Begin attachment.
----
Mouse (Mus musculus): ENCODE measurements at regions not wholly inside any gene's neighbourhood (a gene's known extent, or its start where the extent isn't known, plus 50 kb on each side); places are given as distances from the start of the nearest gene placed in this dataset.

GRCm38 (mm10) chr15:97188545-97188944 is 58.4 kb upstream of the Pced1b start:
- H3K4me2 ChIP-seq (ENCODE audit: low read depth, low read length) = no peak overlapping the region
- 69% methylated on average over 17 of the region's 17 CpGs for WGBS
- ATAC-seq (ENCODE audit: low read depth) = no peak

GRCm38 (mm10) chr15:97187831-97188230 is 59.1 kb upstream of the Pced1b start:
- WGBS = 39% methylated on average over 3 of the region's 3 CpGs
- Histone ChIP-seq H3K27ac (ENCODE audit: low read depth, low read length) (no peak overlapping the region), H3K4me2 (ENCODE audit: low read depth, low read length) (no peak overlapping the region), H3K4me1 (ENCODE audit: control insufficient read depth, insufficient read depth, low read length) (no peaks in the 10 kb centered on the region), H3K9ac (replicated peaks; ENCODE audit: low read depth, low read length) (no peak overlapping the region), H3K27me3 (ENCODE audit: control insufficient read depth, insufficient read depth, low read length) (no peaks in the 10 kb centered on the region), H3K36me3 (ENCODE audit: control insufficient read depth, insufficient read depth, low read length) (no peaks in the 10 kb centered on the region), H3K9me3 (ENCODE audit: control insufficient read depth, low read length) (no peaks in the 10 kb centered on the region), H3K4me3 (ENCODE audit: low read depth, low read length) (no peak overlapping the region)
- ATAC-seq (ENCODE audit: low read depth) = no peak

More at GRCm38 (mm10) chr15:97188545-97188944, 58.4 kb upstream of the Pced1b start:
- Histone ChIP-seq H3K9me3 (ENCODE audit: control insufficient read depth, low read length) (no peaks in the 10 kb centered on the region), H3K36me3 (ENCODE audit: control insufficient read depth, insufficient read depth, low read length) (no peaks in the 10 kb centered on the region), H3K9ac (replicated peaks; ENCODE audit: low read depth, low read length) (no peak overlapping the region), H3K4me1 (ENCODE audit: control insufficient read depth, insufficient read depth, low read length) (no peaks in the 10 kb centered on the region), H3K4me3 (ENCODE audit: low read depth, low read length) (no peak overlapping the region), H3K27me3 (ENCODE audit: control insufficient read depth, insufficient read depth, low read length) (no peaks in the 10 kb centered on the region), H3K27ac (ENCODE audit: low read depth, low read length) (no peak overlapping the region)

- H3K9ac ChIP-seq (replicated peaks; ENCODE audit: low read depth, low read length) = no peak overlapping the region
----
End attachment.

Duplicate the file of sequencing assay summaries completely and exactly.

Mouse (Mus musculus): ENCODE measurements at regions not wholly inside any gene's neighbourhood (a gene's known extent, or its start where the extent isn't known, plus 50 kb on each side); places are given as distances from the start of the nearest gene placed in this dataset.

GRCm38 (mm10) chr15:97188545-97188944 is 58.4 kb upstream of the Pced1b start:
- H3K4me2 ChIP-seq (ENCODE audit: low read depth, low read length) = no peak overlapping the region
- 69% methylated on average over 17 of the region's 17 CpGs for WGBS
- ATAC-seq (ENCODE audit: low read depth) = no peak

GRCm38 (mm10) chr15:97187831-97188230 is 59.1 kb upstream of the Pced1b start:
- WGBS = 39% methylated on average over 3 of the region's 3 CpGs
- Histone ChIP-seq H3K27ac (ENCODE audit: low read depth, low read length) (no peak overlapping the region), H3K4me2 (ENCODE audit: low read depth, low read length) (no peak overlapping the region), H3K4me1 (ENCODE audit: control insufficient read depth, insufficient read depth, low read length) (no peaks in the 10 kb centered on the region), H3K9ac (replicated peaks; ENCODE audit: low read depth, low read length) (no peak overlapping the region), H3K27me3 (ENCODE audit: control insufficient read depth, insufficient read depth, low read length) (no peaks in the 10 kb centered on the region), H3K36me3 (ENCODE audit: control insufficient read depth, insufficient read depth, low read length) (no peaks in the 10 kb centered on the region), H3K9me3 (ENCODE audit: control insufficient read depth, low read length) (no peaks in the 10 kb centered on the region), H3K4me3 (ENCODE audit: low read depth, low read length) (no peak overlapping the region)
- ATAC-seq (ENCODE audit: low read depth) = no peak

More at GRCm38 (mm10) chr15:97188545-97188944, 58.4 kb upstream of the Pced1b start:
- Histone ChIP-seq H3K9me3 (ENCODE audit: control insufficient read depth, low read length) (no peaks in the 10 kb centered on the region), H3K36me3 (ENCODE audit: control insufficient read depth, insufficient read depth, low read length) (no peaks in the 10 kb centered on the region), H3K9ac (replicated peaks; ENCODE audit: low read depth, low read length) (no peak overlapping the region), H3K4me1 (ENCODE audit: control insufficient read depth, insufficient read depth, low read length) (no peaks in the 10 kb centered on the region), H3K4me3 (ENCODE audit: low read depth, low read length) (no peak overlapping the region), H3K27me3 (ENCODE audit: control insufficient read depth, insufficient read depth, low read length) (no peaks in the 10 kb centered on the region), H3K27ac (ENCODE audit: low read depth, low read length) (no peak overlapping the region)

- H3K9ac ChIP-seq (replicated peaks; ENCODE audit: low read depth, low read length) = no peak overlapping the region